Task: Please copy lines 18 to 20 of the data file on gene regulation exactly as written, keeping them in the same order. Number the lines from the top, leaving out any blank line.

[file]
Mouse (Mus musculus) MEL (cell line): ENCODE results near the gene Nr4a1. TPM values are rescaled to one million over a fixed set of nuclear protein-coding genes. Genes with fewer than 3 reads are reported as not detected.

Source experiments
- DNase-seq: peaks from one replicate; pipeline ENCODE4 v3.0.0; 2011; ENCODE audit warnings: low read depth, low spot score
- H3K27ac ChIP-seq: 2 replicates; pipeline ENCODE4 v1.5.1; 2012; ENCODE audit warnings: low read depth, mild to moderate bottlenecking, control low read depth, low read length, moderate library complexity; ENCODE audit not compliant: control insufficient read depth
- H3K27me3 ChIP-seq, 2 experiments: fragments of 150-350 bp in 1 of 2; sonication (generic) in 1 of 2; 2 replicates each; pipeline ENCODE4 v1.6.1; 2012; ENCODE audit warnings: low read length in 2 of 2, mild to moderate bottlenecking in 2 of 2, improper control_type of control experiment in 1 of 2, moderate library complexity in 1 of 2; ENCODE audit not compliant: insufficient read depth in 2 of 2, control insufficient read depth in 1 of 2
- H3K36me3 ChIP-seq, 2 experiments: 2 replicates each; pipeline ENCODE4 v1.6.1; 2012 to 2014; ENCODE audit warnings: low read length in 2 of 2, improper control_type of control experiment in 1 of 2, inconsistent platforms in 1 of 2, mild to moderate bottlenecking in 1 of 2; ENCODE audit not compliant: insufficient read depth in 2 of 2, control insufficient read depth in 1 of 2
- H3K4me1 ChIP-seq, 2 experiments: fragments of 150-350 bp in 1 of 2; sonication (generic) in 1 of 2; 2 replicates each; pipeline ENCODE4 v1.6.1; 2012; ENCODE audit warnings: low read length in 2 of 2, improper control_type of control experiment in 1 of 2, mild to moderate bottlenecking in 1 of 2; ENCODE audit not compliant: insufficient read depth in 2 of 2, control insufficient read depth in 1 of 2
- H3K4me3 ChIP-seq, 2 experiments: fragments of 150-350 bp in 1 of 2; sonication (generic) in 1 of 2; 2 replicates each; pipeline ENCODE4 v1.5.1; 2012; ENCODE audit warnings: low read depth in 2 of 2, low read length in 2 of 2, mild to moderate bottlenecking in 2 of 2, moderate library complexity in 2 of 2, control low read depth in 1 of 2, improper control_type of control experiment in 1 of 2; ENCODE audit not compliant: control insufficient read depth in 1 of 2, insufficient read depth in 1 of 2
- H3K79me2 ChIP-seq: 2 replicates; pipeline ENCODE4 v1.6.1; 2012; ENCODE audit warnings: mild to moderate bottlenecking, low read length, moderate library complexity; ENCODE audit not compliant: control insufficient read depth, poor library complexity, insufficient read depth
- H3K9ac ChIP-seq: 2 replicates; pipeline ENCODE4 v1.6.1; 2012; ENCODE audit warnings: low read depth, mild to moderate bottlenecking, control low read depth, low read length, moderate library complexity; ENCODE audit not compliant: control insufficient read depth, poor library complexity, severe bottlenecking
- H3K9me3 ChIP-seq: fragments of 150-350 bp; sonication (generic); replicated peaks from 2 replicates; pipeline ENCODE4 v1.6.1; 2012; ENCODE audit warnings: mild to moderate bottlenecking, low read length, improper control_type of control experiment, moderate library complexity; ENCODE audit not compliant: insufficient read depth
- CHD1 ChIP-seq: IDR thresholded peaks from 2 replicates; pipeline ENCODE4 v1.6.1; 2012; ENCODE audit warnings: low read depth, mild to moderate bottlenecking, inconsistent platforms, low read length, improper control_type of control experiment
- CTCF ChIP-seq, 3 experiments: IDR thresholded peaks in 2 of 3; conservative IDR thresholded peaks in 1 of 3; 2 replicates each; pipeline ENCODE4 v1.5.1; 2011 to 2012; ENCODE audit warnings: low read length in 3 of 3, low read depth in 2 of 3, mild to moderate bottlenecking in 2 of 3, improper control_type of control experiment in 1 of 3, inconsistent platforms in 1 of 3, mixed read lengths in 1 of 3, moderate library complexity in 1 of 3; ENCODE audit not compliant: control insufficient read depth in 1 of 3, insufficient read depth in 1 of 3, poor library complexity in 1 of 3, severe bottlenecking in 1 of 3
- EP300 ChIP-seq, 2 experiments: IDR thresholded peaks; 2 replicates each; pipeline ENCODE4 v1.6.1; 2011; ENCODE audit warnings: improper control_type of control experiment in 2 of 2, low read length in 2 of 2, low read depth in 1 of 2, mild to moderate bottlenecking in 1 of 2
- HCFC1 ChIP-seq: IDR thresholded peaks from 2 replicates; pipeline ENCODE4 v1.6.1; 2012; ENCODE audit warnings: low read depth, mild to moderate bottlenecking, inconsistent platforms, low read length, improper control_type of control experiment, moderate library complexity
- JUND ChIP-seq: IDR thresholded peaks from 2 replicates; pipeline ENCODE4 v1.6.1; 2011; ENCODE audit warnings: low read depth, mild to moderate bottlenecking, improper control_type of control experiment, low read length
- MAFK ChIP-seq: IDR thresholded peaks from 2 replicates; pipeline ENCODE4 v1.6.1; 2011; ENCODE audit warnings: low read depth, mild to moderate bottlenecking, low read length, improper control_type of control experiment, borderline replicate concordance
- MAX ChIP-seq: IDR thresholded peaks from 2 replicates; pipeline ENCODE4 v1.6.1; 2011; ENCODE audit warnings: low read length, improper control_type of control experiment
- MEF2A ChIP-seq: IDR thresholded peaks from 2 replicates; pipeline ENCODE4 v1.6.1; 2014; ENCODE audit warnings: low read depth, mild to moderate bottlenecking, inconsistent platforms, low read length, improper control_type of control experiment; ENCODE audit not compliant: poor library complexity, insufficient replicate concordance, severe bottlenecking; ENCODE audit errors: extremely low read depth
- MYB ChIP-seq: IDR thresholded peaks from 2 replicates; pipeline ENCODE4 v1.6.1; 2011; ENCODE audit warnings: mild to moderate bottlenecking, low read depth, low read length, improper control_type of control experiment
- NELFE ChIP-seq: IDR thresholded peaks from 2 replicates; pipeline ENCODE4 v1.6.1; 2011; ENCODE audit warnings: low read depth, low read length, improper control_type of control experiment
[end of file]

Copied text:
- MAX ChIP-seq: IDR thresholded peaks from 2 replicates; pipeline ENCODE4 v1.6.1; 2011; ENCODE audit warnings: low read length, improper control_type of control experiment
- MEF2A ChIP-seq: IDR thresholded peaks from 2 replicates; pipeline ENCODE4 v1.6.1; 2014; ENCODE audit warnings: low read depth, mild to moderate bottlenecking, inconsistent platforms, low read length, improper control_type of control experiment; ENCODE audit not compliant: poor library complexity, insufficient replicate concordance, severe bottlenecking; ENCODE audit errors: extremely low read depth
- MYB ChIP-seq: IDR thresholded peaks from 2 replicates; pipeline ENCODE4 v1.6.1; 2011; ENCODE audit warnings: mild to moderate bottlenecking, low read depth, low read length, improper control_type of control experiment